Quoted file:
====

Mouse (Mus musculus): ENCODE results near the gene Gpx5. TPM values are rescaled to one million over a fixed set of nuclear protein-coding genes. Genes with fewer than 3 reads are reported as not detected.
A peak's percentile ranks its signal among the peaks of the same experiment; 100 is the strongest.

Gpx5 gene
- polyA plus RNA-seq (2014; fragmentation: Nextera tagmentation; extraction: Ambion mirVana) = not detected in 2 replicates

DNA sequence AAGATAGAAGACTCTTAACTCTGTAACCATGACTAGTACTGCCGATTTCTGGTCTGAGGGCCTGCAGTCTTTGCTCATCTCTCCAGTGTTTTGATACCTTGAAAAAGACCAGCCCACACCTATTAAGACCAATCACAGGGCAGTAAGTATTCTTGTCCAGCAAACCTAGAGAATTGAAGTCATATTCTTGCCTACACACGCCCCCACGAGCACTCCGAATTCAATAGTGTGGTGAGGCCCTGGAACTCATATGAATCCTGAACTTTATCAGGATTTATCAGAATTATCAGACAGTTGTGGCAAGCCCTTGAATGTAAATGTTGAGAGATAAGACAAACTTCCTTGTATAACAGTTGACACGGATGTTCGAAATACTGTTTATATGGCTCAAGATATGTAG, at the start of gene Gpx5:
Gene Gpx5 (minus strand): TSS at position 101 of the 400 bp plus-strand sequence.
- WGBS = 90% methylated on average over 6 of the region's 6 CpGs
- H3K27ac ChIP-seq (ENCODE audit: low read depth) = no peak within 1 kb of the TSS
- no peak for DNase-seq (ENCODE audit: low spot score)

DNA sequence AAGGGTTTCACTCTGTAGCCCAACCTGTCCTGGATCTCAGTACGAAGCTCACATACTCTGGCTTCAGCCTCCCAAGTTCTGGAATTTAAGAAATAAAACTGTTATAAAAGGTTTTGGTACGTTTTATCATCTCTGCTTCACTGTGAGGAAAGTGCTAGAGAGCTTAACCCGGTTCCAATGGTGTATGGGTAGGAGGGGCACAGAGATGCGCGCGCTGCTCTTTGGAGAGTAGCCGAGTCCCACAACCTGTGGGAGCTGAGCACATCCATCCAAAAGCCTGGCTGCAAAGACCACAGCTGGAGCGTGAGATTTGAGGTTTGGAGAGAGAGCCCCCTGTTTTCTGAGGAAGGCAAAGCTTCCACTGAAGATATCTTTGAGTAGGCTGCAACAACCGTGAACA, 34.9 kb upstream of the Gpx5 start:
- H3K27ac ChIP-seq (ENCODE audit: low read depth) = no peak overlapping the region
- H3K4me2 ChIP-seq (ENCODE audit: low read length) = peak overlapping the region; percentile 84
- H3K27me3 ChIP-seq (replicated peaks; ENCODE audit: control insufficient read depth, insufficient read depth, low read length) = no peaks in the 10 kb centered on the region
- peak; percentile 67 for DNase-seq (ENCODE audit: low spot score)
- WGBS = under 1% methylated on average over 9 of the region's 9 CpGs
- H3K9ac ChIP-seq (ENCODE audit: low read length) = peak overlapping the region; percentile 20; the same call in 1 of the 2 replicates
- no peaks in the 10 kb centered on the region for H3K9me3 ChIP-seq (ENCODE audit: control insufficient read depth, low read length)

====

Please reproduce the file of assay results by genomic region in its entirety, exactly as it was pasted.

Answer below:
Mouse (Mus musculus): ENCODE results near the gene Gpx5. TPM values are rescaled to one million over a fixed set of nuclear protein-coding genes. Genes with fewer than 3 reads are reported as not detected.
A peak's percentile ranks its signal among the peaks of the same experiment; 100 is the strongest.

Gpx5 gene
- polyA plus RNA-seq (2014; fragmentation: Nextera tagmentation; extraction: Ambion mirVana) = not detected in 2 replicates

DNA sequence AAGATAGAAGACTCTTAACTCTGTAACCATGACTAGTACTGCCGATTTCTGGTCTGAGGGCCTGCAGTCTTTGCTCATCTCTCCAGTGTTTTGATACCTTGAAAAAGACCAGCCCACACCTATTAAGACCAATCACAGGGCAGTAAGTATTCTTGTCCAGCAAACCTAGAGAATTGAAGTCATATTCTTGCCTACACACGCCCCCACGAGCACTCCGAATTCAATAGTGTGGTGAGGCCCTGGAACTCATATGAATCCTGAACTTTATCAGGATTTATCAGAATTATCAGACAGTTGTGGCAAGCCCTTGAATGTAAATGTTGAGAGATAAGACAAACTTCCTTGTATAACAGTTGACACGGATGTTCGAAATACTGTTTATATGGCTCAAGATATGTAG, at the start of gene Gpx5:
Gene Gpx5 (minus strand): TSS at position 101 of the 400 bp plus-strand sequence.
- WGBS = 90% methylated on average over 6 of the region's 6 CpGs
- H3K27ac ChIP-seq (ENCODE audit: low read depth) = no peak within 1 kb of the TSS
- no peak for DNase-seq (ENCODE audit: low spot score)

DNA sequence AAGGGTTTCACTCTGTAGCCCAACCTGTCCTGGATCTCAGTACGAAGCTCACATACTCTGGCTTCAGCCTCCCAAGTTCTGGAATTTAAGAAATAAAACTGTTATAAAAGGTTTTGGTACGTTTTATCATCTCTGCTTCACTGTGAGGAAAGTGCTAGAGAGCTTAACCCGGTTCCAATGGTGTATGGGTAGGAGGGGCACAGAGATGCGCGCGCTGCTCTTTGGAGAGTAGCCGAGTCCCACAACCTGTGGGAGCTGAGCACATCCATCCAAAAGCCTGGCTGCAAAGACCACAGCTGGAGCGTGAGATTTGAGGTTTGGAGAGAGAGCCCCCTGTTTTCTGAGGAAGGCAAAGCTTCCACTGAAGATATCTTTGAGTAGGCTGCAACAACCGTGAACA, 34.9 kb upstream of the Gpx5 start:
- H3K27ac ChIP-seq (ENCODE audit: low read depth) = no peak overlapping the region
- H3K4me2 ChIP-seq (ENCODE audit: low read length) = peak overlapping the region; percentile 84
- H3K27me3 ChIP-seq (replicated peaks; ENCODE audit: control insufficient read depth, insufficient read depth, low read length) = no peaks in the 10 kb centered on the region
- peak; percentile 67 for DNase-seq (ENCODE audit: low spot score)
- WGBS = under 1% methylated on average over 9 of the region's 9 CpGs
- H3K9ac ChIP-seq (ENCODE audit: low read length) = peak overlapping the region; percentile 20; the same call in 1 of the 2 replicates
- no peaks in the 10 kb centered on the region for H3K9me3 ChIP-seq (ENCODE audit: control insufficient read depth, low read length)